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Much has been written here and elsewhere about EPA going way beyond its authority to tell states how to generate electricity. The agency’s Clean Power Plan—using the hollow word “flexibility”—limits the states’ options to reduce carbon emissions by stacking the deck against coal and natural gas and in favor of wind and solar.
Sens. Angus King (I-Maine) and Harry Reid (D-Nev.) want to play the same game by restricting states’ ability to change electric metering policies for rooftop solar power generation.
Distributed solar power could be the wave of the future, just as the Internet distributed computing power. As Noah Buhayar at BloombergBusinessweek writes, just like the price of computing has collapsed, innovations have cratered the price of solar power:
Adjusting for inflation, it cost $96 per watt for a solar module in the mid-1970s. Process improvements and a huge boost in production have brought that figure down 99 percent, to 68¢ per watt today, according to data from Bloomberg New Energy Finance.
A new industry of solar panel designers and installers has sprung up like daisies in the spring to meet this demand.
Some people install panels to shave a few dollars off their electricity bills; for some, rooftop solar is a status symbol that matches the hybrid car sitting in their garage, and for others it’s a step toward going “off the grid.”
Whatever the reasons, lower prices, taxpayer subsidies, and a state electricity policy called “net metering”--which allows consumers with solar panels to sell excess electricity back to utilities—has spurred demand for rooftop solar panels.
Forty-four states have some form of net metering, according to BloombergBusinessweek, but as executive director of the Harvard Electricity Policy Group and a former Ohio public utility commissioner Ashley Brown explains, the policy creates cross-subsidy problems:
Because utilities must pay a retail price for a wholesale product, net metering enables those with rooftop solar systems to avoid contributing to the costs of maintaining the electric grid and keeping it operating reliably.
What results is an inequitable shift in grid costs to non-solar customers, who are, on an aggregated basis, less affluent than those they are being asked to subsidize. Recently, the Nevada Public Utilities Commission found that, "the annual subsidy associated with the existing shift in fixed costs from net metering customers to other customers is approximately $623 for each residential net metering customer in southern Nevada and $471 for each residential net metering customer in northern Nevada."
Under net metering, when the sun isn’t shining, rooftop solar owners enjoy the use of transmission lines, transformers, and other components of the modern power grid without paying their fair share for these facilities.
A non-solar neighbor should not have to pay the full freight for his neighbor’s electricity grid access solely because the neighbor has the wherewithal to install solar panels on their roof.
Federalism is a good solution. States are in the best position to find the right balance between electricity producers and consumers. However, an amendment by Sens. King and Reid in Sen. Lisa Murkowski’s (R-Alaska) energy bill would remove state flexibility by locking in place inequitable net metering policies, as Justin Sykes at Americans for Tax Reform writes:
The King-Reid amendment would establish stringent federal standards dictating how each state may operate their net metering programs. Net metering policies vary by state, but in general electric utilities are required to purchase excess electricity generated by customers with rooftop solar installations at the full retail rate as opposed to wholesale. As result, solar customers avoid paying for many of the fixed costs of the grid, and thus these fixed costs are shifted onto non-solar customers.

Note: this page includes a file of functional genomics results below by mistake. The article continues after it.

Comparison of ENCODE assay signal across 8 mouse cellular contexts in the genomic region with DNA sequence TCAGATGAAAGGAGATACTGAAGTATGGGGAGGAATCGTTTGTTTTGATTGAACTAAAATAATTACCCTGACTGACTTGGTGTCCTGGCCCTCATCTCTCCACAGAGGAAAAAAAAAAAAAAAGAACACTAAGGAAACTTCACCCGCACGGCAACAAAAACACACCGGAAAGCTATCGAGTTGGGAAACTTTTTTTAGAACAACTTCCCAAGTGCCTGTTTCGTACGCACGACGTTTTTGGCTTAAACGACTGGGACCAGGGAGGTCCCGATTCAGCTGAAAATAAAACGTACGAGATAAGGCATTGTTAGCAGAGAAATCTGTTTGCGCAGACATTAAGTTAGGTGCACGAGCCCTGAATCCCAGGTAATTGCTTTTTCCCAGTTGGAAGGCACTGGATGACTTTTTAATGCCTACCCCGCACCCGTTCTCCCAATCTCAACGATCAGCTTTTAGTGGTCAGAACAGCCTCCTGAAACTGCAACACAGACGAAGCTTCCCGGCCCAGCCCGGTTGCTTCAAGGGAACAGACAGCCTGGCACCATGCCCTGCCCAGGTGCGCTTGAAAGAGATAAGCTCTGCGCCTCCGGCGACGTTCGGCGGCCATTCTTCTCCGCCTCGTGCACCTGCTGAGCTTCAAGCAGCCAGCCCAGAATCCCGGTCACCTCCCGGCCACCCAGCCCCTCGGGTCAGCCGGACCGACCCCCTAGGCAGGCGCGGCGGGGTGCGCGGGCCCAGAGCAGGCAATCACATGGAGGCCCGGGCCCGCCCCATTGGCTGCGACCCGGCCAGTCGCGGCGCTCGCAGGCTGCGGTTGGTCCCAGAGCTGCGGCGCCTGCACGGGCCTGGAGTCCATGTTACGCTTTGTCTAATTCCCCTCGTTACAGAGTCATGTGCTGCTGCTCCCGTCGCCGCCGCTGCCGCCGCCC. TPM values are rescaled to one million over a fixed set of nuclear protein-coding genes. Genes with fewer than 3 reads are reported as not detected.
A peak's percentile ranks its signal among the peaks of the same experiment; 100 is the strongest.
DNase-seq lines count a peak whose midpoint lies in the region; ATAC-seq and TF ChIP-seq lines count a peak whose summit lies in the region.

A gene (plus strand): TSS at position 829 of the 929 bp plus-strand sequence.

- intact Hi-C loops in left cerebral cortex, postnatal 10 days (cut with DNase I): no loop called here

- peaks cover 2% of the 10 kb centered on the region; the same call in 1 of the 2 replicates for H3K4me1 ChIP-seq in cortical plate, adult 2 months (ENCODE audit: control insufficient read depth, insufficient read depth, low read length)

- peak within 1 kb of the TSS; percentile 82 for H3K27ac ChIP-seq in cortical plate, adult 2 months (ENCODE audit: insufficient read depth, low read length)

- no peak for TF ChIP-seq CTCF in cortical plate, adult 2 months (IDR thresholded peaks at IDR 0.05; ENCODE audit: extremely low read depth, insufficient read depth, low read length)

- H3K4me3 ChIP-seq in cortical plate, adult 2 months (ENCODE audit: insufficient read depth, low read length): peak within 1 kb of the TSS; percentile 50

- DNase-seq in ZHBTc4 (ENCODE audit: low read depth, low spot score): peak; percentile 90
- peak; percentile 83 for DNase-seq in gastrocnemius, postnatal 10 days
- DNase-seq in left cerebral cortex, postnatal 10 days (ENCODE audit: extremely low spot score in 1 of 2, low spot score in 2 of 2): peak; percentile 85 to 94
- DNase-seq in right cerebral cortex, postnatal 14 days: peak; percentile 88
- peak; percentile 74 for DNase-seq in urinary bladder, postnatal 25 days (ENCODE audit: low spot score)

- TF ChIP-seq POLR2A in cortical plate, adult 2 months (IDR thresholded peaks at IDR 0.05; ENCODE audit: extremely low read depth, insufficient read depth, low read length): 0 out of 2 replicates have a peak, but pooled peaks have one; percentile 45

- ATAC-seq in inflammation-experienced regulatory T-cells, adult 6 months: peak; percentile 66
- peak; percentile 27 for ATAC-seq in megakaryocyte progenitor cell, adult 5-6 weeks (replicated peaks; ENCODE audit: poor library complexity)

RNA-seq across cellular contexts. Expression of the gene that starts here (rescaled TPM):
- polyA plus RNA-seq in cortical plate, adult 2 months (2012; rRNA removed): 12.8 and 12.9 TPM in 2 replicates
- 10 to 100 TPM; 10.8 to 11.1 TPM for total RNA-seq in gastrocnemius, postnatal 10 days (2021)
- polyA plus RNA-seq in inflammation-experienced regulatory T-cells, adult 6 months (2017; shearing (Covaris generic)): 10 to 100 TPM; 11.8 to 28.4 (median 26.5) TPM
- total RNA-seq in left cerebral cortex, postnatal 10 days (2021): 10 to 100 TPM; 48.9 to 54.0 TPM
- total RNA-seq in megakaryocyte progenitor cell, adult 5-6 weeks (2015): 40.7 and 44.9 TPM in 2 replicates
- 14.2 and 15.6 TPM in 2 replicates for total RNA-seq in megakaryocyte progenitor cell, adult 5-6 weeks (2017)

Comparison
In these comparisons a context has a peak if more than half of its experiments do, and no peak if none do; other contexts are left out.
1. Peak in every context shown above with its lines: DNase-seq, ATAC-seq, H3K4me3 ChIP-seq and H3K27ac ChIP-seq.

The new federal standards imposed by the King-Reid amendment, such as requiring extensive evidentiary hearings, would thus act as a new legislative barrier to states seeking to address the cost-shifting dilemma.
This amendment would effectively take such decision making ability away from the states and give it to the federal government. Furthermore, the King-Reid amendment would only work to further the practice of forcing non-solar customers to subsidize net-metered customers.
States, rural electric cooperatives, and certain localities are undoubtedly in a much better position than the federal government to make decisions about state energy policy. The states are already reeling from a slew of regulations put forth by President Obama, such as the Clean Power Plan, that empower federal regulators at the expense of state sovereignty.
The National Association of Regulatory Utility Commissioners also opposes the King-Reid amendment stating:
The amendment is well intentioned, and NARUC's members are strong believers that regulatory determinations on rates should be based on an impartial judgment on the most complete evidentiary record possible, but which are nimble enough to meet a sector that is changing rapidly.
The practical implications of the amendment to State utility commissions would weigh down commissions and prevent them from this nimbleness.
Fair metering policies aren’t anti-solar. No one wants to stop anyone from installing solar panels on their rooftops. Solar power has a role in electricity generation just as much as does coal, natural gas, wind, nuclear, and hydropower. However, it needs to compete fairly in the marketplace. Free-riding on the power infrastructure is not acceptable.
Just as EPA shouldn’t mandate to states how electricity should be produced, Congress shouldn’t take away state regulatory authority by tipping the scales in favor of one form of energy over another.